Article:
But let's just say for the sake of our conversation that his -- that Hamas is dismantled. What happens? What should happen after that? Like, how does

the region go forward after that?

ROSS: I think one of the things I wrote in that piece was, we need to be thinking about the day after right now. We can't wait until the day after

to be thinking about it. There needs to be an alternative administration in Gaza, maybe under some kind of international trusteeship. There needs to be

a plan for reconstruction as part of that. There need to be elections held six to nine months later. There needs to be -- in other words, it needs to

be a strategic plan for what is going to happen in Gaza afterwards, and that plan needs to ensure it can't be rearmed, but it also needs to create

kind of the equivalent of a marshal plan for Gaza.

One of the good things about Gaza from that standpoint is it is small. We're talking about an area that is, you know, not much bigger than the

greater New York area. So, the potential -- and it's -- and you're going to have so much destruction there that rebuilding the infrastructure and, in a

sense, almost starting from a low ebb, you can make a big difference pretty quickly. And give Palestinians there a chance to breathe. So, that would be

one thing.

The second thing is, I don't write off the possibility that we will still see maybe several months down the road a Saudi Israeli breakthrough, in

which case, part of that will also involve what is done for Palestinians in the West Bank as well, not only in terms of changing how they live, but

also tangible steps that would ensure that two states remains an option for the future. You know, then you can change the trajectory. Then you can move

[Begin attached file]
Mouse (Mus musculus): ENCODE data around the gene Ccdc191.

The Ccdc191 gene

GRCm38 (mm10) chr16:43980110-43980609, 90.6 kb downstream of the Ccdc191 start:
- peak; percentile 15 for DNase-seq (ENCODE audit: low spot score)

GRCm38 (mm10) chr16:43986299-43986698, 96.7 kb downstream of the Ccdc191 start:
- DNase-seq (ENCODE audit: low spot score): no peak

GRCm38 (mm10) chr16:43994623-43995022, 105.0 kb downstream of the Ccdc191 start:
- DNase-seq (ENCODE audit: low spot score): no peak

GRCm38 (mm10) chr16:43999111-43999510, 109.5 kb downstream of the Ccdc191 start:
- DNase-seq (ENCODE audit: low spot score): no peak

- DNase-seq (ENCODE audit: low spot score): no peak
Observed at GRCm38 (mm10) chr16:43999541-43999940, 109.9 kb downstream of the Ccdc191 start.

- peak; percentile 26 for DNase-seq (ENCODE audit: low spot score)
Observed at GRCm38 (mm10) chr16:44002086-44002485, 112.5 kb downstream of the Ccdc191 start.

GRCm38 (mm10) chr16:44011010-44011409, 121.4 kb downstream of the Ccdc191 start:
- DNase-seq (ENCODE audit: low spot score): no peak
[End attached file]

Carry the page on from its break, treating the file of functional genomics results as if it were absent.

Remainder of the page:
in a way that becomes dramatically more hopeful.

I mean, what we can't do is become so lost in what's happening right now that we lose sight of anything that might happen over time. And look, I

completely -- you use the word grievous, and that there's a poverty of language to capture what it means to see these losses. I mean, that's what

makes it so hurtful because these are not just numbers, these are all individual human beings with families.

MARTIN: Do you think there is the political will in the United States to support, to show leadership even, in the kind of project that you've spoken


ROSS: Well, I hope so. Look, obviously we have our own political realities here. I do think that President Biden would want to come out of this with a

potential to change the realities in the Middle East. We've gotten a reminder that every time we think we can ignore the Middle East, it

reimposes itself on us.

And to think that the Middle East is disconnected from a larger global competition, we're constantly reminded that it is not. So, you have an area

that in -- for another 30 years fossil fuels will still be important, you still have to manage a transition away from fossil fuels, the Middle East

will be important from that standpoint. It's important from a strategic geographic standpoint. It's important from the standpoint that it generates

these ideologies that are a threat to everyone.


So, the more you remove yourself from the Middle East, the more you end up being sucked back in, but only under worse circumstances. Nothing would be

worse than to have this event and then you do nothing in the aftermath of it.

MARTIN: Ambassador Dennis Ross, thank you so much for speaking with us.

ROSS: Thanks for having me.


GOLODRYGA: A really important conversation. And finally, our colleague, Sara Sidner, just arrived in Tel Aviv to report on the latest strategy on

the ground. But boarding her flight, she captured some moments of life, of optimism. This tearful moment as the crew welcomed passengers with their

rendition of the 1979 winning Israeli Eurovision song, "Hallelujah."

We'll leave with this moment. Take care of yourselves. And thank for watching.